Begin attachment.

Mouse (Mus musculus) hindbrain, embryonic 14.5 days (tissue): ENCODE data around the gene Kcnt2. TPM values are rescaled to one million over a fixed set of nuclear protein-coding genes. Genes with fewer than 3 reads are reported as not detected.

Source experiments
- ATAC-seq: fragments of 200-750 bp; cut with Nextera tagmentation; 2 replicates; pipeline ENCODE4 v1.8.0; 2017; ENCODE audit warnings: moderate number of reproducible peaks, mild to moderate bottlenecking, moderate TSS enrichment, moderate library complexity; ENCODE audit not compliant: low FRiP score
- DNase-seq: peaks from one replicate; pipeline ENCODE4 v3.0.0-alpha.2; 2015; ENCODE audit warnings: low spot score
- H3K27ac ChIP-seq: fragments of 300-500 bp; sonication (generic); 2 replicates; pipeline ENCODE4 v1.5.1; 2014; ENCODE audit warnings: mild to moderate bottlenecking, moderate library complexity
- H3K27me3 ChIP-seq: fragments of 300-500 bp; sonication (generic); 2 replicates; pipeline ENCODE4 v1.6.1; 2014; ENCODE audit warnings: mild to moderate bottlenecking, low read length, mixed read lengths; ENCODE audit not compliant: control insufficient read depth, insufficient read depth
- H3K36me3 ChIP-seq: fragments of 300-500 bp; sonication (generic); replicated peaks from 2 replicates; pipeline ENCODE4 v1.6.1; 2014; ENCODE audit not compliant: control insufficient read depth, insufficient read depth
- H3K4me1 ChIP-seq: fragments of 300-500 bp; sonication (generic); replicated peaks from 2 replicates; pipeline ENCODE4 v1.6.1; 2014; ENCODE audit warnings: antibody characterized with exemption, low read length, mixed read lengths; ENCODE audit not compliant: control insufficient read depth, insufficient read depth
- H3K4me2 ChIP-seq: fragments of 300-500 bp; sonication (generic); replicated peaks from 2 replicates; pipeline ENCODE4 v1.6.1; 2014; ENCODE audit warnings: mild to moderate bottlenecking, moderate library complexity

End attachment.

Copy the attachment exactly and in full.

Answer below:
Mouse (Mus musculus) hindbrain, embryonic 14.5 days (tissue): ENCODE data around the gene Kcnt2. TPM values are rescaled to one million over a fixed set of nuclear protein-coding genes. Genes with fewer than 3 reads are reported as not detected.

Source experiments
- ATAC-seq: fragments of 200-750 bp; cut with Nextera tagmentation; 2 replicates; pipeline ENCODE4 v1.8.0; 2017; ENCODE audit warnings: moderate number of reproducible peaks, mild to moderate bottlenecking, moderate TSS enrichment, moderate library complexity; ENCODE audit not compliant: low FRiP score
- DNase-seq: peaks from one replicate; pipeline ENCODE4 v3.0.0-alpha.2; 2015; ENCODE audit warnings: low spot score
- H3K27ac ChIP-seq: fragments of 300-500 bp; sonication (generic); 2 replicates; pipeline ENCODE4 v1.5.1; 2014; ENCODE audit warnings: mild to moderate bottlenecking, moderate library complexity
- H3K27me3 ChIP-seq: fragments of 300-500 bp; sonication (generic); 2 replicates; pipeline ENCODE4 v1.6.1; 2014; ENCODE audit warnings: mild to moderate bottlenecking, low read length, mixed read lengths; ENCODE audit not compliant: control insufficient read depth, insufficient read depth
- H3K36me3 ChIP-seq: fragments of 300-500 bp; sonication (generic); replicated peaks from 2 replicates; pipeline ENCODE4 v1.6.1; 2014; ENCODE audit not compliant: control insufficient read depth, insufficient read depth
- H3K4me1 ChIP-seq: fragments of 300-500 bp; sonication (generic); replicated peaks from 2 replicates; pipeline ENCODE4 v1.6.1; 2014; ENCODE audit warnings: antibody characterized with exemption, low read length, mixed read lengths; ENCODE audit not compliant: control insufficient read depth, insufficient read depth
- H3K4me2 ChIP-seq: fragments of 300-500 bp; sonication (generic); replicated peaks from 2 replicates; pipeline ENCODE4 v1.6.1; 2014; ENCODE audit warnings: mild to moderate bottlenecking, moderate library complexity